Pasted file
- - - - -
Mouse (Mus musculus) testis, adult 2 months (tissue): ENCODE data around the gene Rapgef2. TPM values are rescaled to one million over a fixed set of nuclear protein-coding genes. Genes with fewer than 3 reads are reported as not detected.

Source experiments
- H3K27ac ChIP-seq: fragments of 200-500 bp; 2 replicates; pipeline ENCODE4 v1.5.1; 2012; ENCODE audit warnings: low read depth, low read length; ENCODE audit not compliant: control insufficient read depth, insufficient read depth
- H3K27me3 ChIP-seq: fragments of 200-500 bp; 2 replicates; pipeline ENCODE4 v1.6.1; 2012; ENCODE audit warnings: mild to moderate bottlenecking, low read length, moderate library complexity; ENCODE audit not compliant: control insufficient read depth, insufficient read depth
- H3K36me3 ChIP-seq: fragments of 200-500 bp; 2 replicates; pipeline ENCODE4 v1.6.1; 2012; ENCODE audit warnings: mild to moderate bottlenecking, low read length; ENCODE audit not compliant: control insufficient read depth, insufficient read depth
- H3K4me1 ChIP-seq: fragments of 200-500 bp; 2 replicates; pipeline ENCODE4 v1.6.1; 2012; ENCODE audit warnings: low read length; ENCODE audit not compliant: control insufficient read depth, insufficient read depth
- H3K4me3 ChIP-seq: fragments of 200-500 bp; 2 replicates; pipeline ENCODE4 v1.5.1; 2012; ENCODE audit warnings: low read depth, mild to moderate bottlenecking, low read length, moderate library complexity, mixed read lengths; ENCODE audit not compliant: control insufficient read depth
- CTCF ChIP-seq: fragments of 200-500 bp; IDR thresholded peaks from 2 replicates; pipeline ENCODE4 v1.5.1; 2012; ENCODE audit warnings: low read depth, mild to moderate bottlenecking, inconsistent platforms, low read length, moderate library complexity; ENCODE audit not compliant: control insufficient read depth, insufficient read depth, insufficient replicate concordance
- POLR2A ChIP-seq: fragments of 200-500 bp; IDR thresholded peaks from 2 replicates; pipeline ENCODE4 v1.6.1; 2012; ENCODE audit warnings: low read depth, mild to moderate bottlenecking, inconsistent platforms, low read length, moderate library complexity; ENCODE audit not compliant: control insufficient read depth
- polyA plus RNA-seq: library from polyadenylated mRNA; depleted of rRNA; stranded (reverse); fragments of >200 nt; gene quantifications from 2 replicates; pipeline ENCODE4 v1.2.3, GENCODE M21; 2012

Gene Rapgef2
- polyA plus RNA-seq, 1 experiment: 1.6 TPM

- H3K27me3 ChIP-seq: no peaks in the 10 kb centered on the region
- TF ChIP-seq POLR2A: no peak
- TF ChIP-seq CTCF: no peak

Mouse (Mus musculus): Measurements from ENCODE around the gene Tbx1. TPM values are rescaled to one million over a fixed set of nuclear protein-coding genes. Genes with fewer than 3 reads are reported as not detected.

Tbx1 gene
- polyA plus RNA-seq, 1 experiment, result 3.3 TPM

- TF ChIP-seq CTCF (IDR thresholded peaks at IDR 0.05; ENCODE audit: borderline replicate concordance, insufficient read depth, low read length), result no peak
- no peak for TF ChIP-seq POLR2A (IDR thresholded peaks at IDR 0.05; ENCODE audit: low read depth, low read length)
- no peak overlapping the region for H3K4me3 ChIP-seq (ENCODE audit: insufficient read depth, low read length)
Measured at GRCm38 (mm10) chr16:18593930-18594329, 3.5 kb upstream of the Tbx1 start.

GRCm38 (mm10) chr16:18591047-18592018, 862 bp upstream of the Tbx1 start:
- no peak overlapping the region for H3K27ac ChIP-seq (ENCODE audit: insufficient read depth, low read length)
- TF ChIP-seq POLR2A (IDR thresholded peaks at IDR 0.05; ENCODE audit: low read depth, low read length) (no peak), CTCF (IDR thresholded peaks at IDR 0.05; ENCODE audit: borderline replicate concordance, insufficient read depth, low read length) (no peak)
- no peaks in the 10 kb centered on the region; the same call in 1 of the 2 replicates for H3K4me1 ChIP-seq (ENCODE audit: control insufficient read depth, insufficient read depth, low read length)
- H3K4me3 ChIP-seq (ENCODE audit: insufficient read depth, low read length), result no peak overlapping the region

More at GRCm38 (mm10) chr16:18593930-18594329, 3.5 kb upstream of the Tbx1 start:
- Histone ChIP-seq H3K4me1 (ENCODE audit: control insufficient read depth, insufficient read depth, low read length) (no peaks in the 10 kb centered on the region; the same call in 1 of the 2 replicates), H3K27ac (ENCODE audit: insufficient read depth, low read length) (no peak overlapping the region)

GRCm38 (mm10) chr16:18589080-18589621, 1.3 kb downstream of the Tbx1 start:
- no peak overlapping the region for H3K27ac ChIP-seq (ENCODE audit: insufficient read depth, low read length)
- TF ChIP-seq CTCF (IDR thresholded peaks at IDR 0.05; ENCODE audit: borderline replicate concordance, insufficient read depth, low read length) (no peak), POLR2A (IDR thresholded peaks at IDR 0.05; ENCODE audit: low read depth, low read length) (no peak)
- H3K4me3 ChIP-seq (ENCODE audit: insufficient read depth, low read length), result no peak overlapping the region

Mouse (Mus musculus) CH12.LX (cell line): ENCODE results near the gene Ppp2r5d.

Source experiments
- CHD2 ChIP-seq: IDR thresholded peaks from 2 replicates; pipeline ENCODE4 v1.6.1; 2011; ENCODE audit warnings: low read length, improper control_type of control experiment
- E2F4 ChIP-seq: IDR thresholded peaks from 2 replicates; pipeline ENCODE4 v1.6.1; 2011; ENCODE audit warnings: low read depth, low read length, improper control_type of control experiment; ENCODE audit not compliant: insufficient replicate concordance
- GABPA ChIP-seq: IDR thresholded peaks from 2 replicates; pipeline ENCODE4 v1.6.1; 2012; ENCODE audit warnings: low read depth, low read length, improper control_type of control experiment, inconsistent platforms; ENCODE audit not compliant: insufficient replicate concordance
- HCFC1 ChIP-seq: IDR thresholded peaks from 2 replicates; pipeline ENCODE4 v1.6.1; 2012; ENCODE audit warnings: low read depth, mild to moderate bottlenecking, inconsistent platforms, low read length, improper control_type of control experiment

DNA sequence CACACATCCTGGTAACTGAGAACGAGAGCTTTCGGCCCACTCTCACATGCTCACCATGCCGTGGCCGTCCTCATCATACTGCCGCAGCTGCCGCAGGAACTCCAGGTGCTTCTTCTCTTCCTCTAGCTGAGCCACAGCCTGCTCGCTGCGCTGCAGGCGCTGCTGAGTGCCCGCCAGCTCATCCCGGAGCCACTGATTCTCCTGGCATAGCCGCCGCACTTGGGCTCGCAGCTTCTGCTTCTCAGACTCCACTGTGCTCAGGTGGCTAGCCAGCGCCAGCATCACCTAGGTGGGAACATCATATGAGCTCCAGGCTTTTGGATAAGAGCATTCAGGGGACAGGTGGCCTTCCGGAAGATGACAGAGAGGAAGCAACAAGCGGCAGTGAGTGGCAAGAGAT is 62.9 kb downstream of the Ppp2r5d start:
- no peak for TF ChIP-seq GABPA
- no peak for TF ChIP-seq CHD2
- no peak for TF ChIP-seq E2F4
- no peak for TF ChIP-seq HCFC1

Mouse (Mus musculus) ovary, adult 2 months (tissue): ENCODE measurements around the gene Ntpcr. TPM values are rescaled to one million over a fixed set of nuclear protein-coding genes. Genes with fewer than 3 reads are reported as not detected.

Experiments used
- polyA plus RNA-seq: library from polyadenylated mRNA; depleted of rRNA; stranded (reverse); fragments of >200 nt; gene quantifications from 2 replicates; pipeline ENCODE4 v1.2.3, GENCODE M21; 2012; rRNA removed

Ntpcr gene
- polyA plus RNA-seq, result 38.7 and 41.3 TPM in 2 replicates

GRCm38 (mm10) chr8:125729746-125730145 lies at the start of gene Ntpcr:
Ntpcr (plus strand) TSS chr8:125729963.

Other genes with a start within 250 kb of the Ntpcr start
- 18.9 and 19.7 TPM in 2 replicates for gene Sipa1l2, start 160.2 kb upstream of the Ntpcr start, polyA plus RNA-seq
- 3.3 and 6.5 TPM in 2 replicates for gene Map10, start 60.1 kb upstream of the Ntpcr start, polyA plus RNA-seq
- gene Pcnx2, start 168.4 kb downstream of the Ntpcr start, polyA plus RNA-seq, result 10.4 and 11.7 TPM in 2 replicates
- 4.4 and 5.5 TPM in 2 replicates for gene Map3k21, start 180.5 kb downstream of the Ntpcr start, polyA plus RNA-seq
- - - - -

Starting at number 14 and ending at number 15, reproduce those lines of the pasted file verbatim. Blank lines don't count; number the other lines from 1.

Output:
- TF ChIP-seq POLR2A: no peak
- TF ChIP-seq CTCF: no peak